Montgomery v. Americana Nursing Centers, Inc., 39 Ill. App. 3d 315 (1976)

June 17, 1976 · Illinois Appellate Court · No. 12797
39 Ill. App. 3d 315

WILLARD G. MONTGOMERY I, Adm’r of the Estate of Cora Lee Montgomery, Deceased, Plaintiff-Appellant, v. AMERICANA NURSING CENTERS, INC., et al., Defendants.—(THOMAS F. HARMON, M. D., Defendant-Appellee.)

Fourth District

No. 12797

Opinion filed June 17, 1976.

*316Thomas F. Londrigan, of Londrigan, Potter & Billington, of Springfield, for appellant.

Horsley, Kimble, Lott and Surman, of Springfield, for appellee.


delivered the opinion of the court:

Mrs. Cora Montgomery filed suit for damages allegedly caused by the negligence of Americana Nursing Centers, Inc., and malpractice of defendant, Dr. Thomas Harmon. After a jury trial, the court directed a verdict for Dr. Harmon. The jury returned a verdict against Americana and judgment was entered for plaintiff on that verdict. Willard Montgomery, administrator of the estate of Cora Lee Montgomery, has been substituted as plaintiff on appeal and he contends that direction of a verdict for Dr. Harmon was error. We affirm.

“The general rule in medical malpractice cases is that the burden is upon plaintiff to prove by expert testimony the proper standard of care imposed upon defendant, and to then prove by affirmative evidence an unskilled or negligent failure to comply with such professional criterion, such acts or omissions thus resulting in injury to plaintiff.” Estell v. Barringer, 3 Ill. App. 3d 455, 459-60, 278 N.E.2d 424, 428.

An exception to the rule is where the conduct of the doctor is so grossly negligent as to fall within the common knowledge of a layman. (Estell.) The trial judge found that there was no expert testimony as to the proper standard of care and that the facts of this case did not fall within the terms of the exception to the rule. A review of the evidence supports this conclusion.

Plaintiff s decedent was an elderly lady who had sustained a fracture of her left hip in October, 1969. After her hospital stay she was transferred to defendant Americana Nursing Home in December, 1969, for convalescence. On March 25, 1970, Mrs. Montgomery fell at the nursing home while attempting to seat herself for breakfast. An incident report made that day by an employee of the nursing home noted Mrs. Montgomery’s complaints of pain in her right knee and hip. Mrs. Montgomery’s family doctor, defendant Harmon, was notified. Dr. Harmon testified that he examined Mrs. Montgomery on March 27,1970. He performed a general physical examination, including an examination *317of the hips for evidence of bruising, swelling, pain, possible displacement, or shortening or rotation of the legs. Dr. Harmon testified that Mrs. Montgomery was, at the date of the examination, suffering from bronchitis with coughing, a high temperature and head pains. She had swelling on the right knee. Dr. Harmon ordered x-rays of the knee, which x-rays revealed no fracture.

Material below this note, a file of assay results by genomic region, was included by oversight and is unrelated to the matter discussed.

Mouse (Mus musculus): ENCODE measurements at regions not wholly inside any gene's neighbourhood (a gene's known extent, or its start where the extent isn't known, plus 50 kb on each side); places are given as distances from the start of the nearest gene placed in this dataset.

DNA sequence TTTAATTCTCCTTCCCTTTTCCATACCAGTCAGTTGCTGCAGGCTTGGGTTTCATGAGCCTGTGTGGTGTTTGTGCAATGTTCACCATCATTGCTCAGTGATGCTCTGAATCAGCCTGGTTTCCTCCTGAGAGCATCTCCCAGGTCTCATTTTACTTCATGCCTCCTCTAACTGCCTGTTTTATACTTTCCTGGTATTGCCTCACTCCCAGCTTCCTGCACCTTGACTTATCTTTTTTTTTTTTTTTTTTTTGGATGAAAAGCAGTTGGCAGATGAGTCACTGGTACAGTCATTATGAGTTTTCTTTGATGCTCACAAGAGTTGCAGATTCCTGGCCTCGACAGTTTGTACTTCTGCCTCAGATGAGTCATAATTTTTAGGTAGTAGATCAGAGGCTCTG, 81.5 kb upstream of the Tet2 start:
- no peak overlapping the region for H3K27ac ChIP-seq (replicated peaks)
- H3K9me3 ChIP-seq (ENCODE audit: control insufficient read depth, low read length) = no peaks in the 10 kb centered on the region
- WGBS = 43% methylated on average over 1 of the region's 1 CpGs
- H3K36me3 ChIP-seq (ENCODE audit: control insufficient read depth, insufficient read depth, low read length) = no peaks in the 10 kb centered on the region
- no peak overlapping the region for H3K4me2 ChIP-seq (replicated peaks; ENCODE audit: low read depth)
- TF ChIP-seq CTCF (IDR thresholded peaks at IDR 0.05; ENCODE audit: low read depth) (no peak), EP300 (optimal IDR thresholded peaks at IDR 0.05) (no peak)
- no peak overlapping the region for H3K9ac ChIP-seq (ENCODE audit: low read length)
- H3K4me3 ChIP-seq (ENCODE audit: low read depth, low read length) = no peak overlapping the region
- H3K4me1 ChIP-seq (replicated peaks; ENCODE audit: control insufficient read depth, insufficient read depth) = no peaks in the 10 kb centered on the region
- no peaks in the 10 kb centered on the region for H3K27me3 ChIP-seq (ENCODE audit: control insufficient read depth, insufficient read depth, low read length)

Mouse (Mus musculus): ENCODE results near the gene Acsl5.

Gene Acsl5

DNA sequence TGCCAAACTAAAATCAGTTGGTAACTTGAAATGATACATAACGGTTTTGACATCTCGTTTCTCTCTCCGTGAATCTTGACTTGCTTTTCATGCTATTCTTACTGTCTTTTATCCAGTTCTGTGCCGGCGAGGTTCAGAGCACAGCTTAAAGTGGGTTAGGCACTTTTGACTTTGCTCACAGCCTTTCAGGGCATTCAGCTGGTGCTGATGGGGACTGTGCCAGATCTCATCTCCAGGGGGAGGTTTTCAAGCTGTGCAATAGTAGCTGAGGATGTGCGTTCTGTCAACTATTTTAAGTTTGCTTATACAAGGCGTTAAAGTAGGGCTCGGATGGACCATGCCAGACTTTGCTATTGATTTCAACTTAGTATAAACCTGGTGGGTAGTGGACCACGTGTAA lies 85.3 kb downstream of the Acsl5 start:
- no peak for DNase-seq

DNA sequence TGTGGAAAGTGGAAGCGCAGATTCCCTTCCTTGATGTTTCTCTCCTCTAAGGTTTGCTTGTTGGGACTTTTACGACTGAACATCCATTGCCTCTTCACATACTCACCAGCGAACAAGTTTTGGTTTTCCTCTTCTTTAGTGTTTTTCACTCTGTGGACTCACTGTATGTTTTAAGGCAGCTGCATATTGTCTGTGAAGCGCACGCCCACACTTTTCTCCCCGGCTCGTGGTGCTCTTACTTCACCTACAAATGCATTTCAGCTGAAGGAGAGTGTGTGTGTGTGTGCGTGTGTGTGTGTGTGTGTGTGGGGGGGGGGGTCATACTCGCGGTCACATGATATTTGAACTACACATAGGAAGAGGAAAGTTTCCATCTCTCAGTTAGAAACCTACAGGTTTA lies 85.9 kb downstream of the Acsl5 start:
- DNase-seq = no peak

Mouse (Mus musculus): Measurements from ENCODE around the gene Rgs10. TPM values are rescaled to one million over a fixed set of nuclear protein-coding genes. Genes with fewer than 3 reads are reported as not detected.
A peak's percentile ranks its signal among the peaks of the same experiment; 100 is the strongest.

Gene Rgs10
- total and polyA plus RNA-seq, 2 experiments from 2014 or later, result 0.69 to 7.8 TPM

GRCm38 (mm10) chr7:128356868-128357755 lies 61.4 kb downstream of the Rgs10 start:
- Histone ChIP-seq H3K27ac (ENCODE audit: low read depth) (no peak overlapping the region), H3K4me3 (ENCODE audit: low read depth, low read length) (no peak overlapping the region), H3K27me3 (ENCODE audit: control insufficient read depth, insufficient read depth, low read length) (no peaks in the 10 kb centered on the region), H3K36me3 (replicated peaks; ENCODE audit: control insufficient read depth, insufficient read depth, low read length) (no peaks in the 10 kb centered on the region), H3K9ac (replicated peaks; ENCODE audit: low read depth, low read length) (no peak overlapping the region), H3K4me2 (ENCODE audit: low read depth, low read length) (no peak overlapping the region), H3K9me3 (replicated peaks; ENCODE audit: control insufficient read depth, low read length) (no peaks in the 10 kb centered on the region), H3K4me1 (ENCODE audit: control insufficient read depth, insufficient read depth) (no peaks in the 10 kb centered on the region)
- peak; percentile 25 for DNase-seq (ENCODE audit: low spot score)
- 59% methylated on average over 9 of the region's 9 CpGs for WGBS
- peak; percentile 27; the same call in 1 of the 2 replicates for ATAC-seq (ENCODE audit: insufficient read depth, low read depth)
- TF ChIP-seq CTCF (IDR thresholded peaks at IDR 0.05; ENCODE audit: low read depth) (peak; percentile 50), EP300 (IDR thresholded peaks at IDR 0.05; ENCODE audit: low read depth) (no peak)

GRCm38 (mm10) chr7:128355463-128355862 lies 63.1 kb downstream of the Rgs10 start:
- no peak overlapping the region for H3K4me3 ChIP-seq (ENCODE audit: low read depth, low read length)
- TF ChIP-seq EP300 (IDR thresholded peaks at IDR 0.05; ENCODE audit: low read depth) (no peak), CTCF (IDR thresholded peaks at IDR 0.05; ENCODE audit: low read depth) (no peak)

On April 15, 1970; Dr. Harmon visited Americana and observed Mrs. Montgomery in physical therapy. He noticed then for the first time signs of a possible fracture in the right hip because the right leg was out-rotated and perceptibly shorter than the left leg. He ordered x-rays which revealed a fracture of the right hip. Dr. Harmon testified that he did not have Mrs. Montgomery’s head, which she said she had hit during the fall, or right hip x-rayed on March 27,1970, because his clinical judgment had led him to believe she was suffering only from a knee injury and bronchial pneumonia.